Before: 10B in treasuries

After: 10B in treasuries and 10B in cash (and 10B in the form of a promissory note).

So again, where did that 10B in cash come from?


The feds. Note the basis for my statement is that Treasury note you can think of as an exchangable paper you can barter for its face value of 7B or so.

So by the Fed giving 10 billion to the bank and taking the paper they are adding (10-7) 3B in new cash.

I may be totally wrong because I don't understand all the mechanics, derivatives, and so on that this operation actually involves.


That's not how it works.

The 10B are new money, unless they came from someone not the FED (notes are not money).


See the barter argument. Also yeah the Fed will probably issue a new note for 10B which removes exactly that from the economy.


I got my entire foundation torn down, and with it came everything else.

It all came crashing down in one giant heap of rubble.

I’ll just rebuild, I thought - not realizing you can’t build without a foundation plan.

So all I’ve ended up doing was shift through the rubble, searching for things that feel right.

Now I am back, in a very literal sense, to where I all began, so much was built, so many things destroyed and corrupted, and a major piece ended and got buried.

And all I got is “what the eff am I doing here?”

The obvious answer is “yelling at the sky demanding answers” and being utterly ignored.

I guess as per usual it is all up to me, except I don’t know how to rebuild myself……again.



Alone, wandering the endless hallways of this massive temple of healing.

Feels empty and eerily quiet, and yet I know there are 100’s of people around, most sleeping, some watching, a few dying, and close by someone being born.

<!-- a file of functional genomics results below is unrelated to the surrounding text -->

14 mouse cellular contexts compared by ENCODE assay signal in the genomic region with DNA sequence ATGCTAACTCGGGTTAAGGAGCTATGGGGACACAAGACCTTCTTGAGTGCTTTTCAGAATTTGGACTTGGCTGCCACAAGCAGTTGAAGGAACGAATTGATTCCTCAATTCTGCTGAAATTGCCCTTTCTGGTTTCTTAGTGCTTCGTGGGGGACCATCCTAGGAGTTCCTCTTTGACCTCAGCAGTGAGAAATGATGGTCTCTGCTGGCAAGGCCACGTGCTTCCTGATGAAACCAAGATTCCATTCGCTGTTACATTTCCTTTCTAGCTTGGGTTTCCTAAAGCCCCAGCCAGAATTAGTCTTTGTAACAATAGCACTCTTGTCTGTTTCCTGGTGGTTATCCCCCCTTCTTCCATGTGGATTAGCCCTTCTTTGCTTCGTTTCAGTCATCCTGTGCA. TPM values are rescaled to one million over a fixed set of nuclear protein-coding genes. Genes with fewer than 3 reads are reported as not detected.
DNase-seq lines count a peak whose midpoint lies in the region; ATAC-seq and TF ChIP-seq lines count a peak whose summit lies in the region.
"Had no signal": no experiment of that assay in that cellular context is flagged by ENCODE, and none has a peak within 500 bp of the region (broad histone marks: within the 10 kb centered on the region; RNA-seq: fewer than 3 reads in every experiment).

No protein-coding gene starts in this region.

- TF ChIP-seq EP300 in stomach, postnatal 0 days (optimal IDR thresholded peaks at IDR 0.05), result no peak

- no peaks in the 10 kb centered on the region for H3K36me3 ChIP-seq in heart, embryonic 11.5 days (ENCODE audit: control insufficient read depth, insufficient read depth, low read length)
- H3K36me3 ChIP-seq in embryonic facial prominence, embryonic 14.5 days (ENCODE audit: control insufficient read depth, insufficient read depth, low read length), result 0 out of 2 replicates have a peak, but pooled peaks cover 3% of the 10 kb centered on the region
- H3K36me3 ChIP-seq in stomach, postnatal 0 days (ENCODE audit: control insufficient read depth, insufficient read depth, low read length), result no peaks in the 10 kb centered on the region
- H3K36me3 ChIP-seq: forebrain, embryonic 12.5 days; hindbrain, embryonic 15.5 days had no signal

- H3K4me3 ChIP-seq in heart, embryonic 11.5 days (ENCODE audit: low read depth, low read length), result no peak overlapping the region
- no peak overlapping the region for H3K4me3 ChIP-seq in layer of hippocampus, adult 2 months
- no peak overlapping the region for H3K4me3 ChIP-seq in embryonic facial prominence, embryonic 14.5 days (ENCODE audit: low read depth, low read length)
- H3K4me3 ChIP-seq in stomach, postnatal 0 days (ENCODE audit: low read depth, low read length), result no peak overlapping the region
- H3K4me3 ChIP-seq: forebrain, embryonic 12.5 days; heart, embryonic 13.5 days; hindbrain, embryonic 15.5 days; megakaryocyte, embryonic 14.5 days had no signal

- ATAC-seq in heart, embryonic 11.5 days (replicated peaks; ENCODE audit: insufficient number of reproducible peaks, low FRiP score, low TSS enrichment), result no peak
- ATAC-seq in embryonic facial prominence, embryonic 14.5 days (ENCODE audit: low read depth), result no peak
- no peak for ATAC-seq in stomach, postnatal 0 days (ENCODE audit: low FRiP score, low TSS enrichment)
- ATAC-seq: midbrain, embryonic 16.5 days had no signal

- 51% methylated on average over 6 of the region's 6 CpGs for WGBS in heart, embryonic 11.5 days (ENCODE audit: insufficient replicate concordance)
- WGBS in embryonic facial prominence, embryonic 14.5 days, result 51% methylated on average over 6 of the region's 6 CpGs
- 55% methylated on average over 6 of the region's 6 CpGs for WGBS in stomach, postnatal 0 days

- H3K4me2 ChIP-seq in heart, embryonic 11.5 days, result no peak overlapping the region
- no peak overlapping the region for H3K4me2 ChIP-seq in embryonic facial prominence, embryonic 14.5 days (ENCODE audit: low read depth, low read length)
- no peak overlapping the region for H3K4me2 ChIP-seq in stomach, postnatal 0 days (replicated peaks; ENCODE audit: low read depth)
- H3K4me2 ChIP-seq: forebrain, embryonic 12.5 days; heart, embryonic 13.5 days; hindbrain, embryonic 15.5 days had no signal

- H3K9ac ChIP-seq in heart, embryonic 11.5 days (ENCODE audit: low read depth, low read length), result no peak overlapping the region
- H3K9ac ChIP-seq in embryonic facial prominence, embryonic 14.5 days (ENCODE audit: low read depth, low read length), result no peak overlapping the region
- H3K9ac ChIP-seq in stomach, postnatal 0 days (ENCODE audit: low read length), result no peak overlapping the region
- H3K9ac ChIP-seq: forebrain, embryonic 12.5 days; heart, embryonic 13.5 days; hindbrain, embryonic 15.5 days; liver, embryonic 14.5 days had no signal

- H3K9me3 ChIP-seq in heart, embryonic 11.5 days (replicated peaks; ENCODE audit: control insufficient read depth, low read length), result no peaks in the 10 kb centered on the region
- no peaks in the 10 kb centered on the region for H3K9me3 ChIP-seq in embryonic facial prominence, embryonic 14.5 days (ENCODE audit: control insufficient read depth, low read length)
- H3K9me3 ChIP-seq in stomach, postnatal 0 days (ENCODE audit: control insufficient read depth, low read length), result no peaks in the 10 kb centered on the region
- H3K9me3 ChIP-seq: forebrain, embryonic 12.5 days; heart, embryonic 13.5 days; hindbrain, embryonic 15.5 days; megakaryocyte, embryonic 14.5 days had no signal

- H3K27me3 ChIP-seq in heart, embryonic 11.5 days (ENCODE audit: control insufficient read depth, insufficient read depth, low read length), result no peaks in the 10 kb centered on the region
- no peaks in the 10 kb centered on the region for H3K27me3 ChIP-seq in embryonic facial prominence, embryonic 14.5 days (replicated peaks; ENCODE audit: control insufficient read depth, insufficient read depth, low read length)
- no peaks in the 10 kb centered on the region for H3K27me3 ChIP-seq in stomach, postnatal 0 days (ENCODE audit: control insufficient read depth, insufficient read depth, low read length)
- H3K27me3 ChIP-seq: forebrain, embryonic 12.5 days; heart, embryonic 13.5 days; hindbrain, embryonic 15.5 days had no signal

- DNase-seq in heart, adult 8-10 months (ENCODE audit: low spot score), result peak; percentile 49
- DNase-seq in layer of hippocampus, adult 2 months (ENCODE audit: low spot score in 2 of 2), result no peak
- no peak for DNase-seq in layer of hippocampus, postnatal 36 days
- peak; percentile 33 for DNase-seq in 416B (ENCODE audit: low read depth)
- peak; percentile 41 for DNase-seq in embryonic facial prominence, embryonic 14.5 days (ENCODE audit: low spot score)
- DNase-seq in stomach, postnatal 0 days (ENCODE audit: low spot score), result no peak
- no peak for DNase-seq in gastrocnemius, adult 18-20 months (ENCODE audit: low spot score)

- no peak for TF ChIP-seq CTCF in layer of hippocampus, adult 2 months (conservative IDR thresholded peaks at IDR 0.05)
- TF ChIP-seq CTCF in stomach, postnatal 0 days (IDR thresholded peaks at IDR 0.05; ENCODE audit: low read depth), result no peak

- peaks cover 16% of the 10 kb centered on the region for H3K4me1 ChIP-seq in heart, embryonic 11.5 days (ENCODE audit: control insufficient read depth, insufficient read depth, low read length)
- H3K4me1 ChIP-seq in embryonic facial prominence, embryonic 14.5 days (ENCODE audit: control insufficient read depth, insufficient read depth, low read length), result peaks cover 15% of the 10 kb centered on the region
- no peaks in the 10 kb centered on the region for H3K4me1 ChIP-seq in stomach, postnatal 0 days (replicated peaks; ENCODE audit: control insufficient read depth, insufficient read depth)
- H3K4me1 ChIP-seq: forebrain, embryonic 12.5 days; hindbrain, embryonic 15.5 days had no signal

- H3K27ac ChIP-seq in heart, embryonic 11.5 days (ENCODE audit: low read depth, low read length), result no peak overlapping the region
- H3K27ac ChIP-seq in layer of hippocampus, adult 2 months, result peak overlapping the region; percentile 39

Yesterday feels like ages ago, orbiting Saturn on morphine, billions of miles away from the excruciating pain that brought me here.

The daze is gone, and so is the morphine induced migraine, I feel fine, great even, and guilty.

But home I may not go, so I wander these deserted hallways, pondering the future, will it be there for my kids?


AI x-risk is convergent. 

Believing otherwise is like hurling yourself at the ground, convinced you'll miss and start flying.


An idealized Oracle is equivalent to a universal Turing machine (UTM).

A self-improving Oracle approaches UTM-like behavior in the limit.

What about a (self-improving) token predictor under iteration? It appears Oracle-like, but does it tend toward UTM behavior in the limit, or is it something distinct?

Maybe, just maybe, the model does something that leads it to not be UTM like in the limit, and maybe (very much maybe) that would allow us to imbue it with some desirable properties.

/end shower thought


I recently came across a post on LinkedIn, and I have to admit the brilliance of the arguments, the coherent and frankly bulletproof ontology displayed, I was blown away and immediately had to do a major update to p(doom).

I think that the magnitude of the AI alignment problem has been ridiculously overblown & our ability to solve it widely underestimated.

I've been publicly called stupid before, but never as often as by the "AI is a significant existential risk" crowd.

That's OK, I'm used to it.

-Yann LeCun, March 20 2023